Toruk Cirque du Soleil sandwich press
Glenn Ross/Thrillist

... or not so healthy

Turkey, ham, and salami are available in the sandwich bar, along with this fancy panini press. This sandwich in particular belongs to one of the performers -- a 33-year-old Hungarian aerialist and porter (as in, he flies around and throws people in the air!) named Viktor Franyo. Let's meet him, and also compare his muscles to those of a journalist who also has large muscles!

Toruk Cirque du Soleil castmember
Glenn Ross/Thrillist

If you look like that, you can eat whatever you want

This is just to show you what Franyo looks like next to another super-strong guy (me). He's been with TORUK for about a year -- it's his first Cirque show, but he's been a circus performer since he was 11. He even went to circus school! Since he woke up late on this day, he was eating breakfast at noon.

Looking like he does, I expected him to tell me about his high-protein, low-carb diet, but mostly he tries to eat healthy and doesn't worry about counting calories. And yeah, it helps that he works out most days. It also turns out that throwing people in the air and flying around for a living burns enough calories that he can eat whatever he wants. He loves the food on tour, and says it beats the Indian cuisine he ate while performing in a different Dubai-based show.

Cirque du Soleil performer
Glenn Ross/Thrillist

Sometimes you eat oatmeal in a hotel room

Nick Beyeler is an aerialist who plays a Na'vi inhabitant, and looks like he might be related to The Situation from Jersey Shore (he's not). Beyeler, a 41-year-old Swiss who eats a healthy Mediterranean diet, only has 5.7% body fat – to put that in perspective, male marathon runners usually have between 5-11%. Even though the dining hall is open in the mornings for breakfast on performance days, he makes oatmeal in his hotel room and travels with an espresso machine.

While he loves when the catering crew cooks fresh pasta dishes, he still misses high-quality cheese and chocolate from Switzerland on the road, so when his mom visits him, she makes sure to bring some. He's a super-nice guy, so I'm not going to say anything about him being a momma's boy, mostly because his background is in contemporary dance. Oh, and martial arts.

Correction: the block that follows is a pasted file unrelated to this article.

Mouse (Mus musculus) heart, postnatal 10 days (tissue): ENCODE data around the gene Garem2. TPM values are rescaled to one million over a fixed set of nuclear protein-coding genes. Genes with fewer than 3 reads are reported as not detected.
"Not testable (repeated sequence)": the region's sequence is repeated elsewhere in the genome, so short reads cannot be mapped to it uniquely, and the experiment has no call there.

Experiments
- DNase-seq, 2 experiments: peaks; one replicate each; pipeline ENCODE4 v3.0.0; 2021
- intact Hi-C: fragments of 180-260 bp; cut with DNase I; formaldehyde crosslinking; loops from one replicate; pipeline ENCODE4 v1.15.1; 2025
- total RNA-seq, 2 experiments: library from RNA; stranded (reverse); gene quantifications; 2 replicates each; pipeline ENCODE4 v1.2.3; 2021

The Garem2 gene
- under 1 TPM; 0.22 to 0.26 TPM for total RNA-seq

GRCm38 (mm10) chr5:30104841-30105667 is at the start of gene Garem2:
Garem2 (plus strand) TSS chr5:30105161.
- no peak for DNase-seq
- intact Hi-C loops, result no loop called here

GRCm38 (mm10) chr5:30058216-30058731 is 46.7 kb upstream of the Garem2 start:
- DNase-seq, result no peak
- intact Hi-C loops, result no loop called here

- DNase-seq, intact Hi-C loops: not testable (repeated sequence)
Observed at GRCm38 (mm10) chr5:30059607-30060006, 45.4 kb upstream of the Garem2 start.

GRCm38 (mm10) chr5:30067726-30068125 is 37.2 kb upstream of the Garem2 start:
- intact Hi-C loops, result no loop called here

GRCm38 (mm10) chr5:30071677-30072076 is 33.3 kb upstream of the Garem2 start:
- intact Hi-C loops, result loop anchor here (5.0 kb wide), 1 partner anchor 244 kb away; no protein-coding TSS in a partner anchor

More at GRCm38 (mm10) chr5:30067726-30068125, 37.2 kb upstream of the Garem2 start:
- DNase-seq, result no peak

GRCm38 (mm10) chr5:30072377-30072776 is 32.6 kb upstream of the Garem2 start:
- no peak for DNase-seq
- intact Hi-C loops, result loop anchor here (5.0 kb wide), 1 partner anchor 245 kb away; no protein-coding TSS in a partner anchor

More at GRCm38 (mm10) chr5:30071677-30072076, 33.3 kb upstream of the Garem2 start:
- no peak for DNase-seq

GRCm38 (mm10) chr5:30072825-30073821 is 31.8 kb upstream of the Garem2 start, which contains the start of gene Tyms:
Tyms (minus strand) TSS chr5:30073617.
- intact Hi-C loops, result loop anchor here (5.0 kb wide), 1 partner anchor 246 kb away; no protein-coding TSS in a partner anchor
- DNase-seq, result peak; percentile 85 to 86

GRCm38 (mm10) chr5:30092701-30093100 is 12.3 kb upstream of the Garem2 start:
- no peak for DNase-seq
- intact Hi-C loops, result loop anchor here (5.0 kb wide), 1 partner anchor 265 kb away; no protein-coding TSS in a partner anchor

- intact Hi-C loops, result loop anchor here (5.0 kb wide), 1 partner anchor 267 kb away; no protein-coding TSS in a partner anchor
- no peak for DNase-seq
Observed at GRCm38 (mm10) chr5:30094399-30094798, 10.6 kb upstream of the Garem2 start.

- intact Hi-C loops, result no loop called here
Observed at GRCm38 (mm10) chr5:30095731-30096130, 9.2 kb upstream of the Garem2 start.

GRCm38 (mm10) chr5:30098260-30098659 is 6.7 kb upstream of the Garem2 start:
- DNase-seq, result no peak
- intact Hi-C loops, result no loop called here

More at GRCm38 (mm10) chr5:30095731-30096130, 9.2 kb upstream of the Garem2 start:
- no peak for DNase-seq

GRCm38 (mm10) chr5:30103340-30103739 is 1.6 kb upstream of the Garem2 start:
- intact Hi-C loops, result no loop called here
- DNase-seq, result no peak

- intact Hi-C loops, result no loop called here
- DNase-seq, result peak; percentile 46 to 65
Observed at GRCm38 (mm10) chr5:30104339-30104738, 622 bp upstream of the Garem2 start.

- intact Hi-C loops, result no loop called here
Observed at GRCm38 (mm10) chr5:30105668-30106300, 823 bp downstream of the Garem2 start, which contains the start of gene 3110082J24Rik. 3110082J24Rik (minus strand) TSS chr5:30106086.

Toruk Cirque du Soleil catered food
Glenn Ross/Thrillist

Home is where the taste buds are

I ate much of what's pictured on this plate here, and it was damn good. I'd say the quality here is somewhere between upscale catering at a wedding and what you'd find at a nice restaurant. No wonder the cast and crew love the food.

But sometimes the catering crew goes above and beyond the food shown here. Like many Hungarians, Franyo loves goulash, and he says the chefs have been nice enough to make him that and other Hungarian dishes. He's not the only one missing a taste of home. One of the chefs also told me that after they break down whole chickens, they save the liver and gizzards, fry them up, and alert the four Europeans in the cast. The Czechs, Hungarians, and Romanians appreciate the gesture.

After all, in a job where it's easy to lose track of which city you're in at any given moment, it's always nice to have a taste of home.

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Lee Breslouer is a senior writer for Thrillist, and is going to be in the circus one day. Follow him to aerialist training: @LeeBreslouer.